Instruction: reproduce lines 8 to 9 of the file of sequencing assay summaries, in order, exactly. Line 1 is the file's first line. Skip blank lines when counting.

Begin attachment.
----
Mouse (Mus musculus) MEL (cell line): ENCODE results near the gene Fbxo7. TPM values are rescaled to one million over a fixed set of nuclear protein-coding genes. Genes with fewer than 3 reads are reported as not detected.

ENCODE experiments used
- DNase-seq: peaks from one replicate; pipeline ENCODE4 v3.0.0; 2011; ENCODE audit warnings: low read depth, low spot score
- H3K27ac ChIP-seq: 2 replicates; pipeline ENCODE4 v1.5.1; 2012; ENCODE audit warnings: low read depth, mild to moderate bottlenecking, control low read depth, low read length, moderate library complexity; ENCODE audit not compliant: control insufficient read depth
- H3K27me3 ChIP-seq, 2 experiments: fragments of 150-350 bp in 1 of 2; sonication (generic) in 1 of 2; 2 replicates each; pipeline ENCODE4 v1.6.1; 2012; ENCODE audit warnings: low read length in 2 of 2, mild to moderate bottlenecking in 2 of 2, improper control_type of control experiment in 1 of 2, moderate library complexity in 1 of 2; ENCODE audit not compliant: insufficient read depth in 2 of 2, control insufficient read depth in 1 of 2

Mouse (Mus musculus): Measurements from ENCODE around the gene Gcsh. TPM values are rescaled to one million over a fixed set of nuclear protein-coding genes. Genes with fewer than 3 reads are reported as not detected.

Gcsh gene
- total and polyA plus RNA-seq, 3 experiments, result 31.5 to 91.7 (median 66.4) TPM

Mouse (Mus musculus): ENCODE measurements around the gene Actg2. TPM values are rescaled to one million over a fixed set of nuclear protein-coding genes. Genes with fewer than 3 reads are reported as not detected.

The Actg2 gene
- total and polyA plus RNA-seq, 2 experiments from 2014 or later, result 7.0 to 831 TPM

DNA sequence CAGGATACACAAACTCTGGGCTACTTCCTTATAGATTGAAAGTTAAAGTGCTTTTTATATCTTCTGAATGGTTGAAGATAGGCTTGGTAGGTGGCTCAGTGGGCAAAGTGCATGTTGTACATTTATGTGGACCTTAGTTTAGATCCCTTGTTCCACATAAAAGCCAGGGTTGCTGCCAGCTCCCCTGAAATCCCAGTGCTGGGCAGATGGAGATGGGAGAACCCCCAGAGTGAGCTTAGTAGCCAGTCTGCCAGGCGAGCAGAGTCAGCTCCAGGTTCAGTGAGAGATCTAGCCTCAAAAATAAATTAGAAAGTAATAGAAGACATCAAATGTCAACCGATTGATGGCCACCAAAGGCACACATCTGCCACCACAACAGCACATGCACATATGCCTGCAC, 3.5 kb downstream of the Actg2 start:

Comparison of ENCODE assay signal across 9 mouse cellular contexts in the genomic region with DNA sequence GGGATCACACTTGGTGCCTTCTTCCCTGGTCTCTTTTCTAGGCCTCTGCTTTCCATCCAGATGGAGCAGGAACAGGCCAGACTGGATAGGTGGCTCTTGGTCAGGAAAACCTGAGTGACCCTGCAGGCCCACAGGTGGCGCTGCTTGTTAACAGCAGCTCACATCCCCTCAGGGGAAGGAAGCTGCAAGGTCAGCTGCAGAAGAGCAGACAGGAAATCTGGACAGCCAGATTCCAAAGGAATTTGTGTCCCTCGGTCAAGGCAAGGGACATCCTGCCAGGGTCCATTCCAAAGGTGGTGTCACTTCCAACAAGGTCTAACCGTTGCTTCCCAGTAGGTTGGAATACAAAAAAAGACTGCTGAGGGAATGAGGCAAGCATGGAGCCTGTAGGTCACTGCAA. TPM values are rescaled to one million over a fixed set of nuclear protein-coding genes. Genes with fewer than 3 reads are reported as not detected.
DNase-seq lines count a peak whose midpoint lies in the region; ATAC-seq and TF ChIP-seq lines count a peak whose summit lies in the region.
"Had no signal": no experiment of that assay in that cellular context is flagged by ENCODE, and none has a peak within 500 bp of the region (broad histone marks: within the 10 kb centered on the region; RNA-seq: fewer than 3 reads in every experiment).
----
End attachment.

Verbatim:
- total and polyA plus RNA-seq, 3 experiments, result 31.5 to 91.7 (median 66.4) TPM

Mouse (Mus musculus): ENCODE measurements around the gene Actg2. TPM values are rescaled to one million over a fixed set of nuclear protein-coding genes. Genes with fewer than 3 reads are reported as not detected.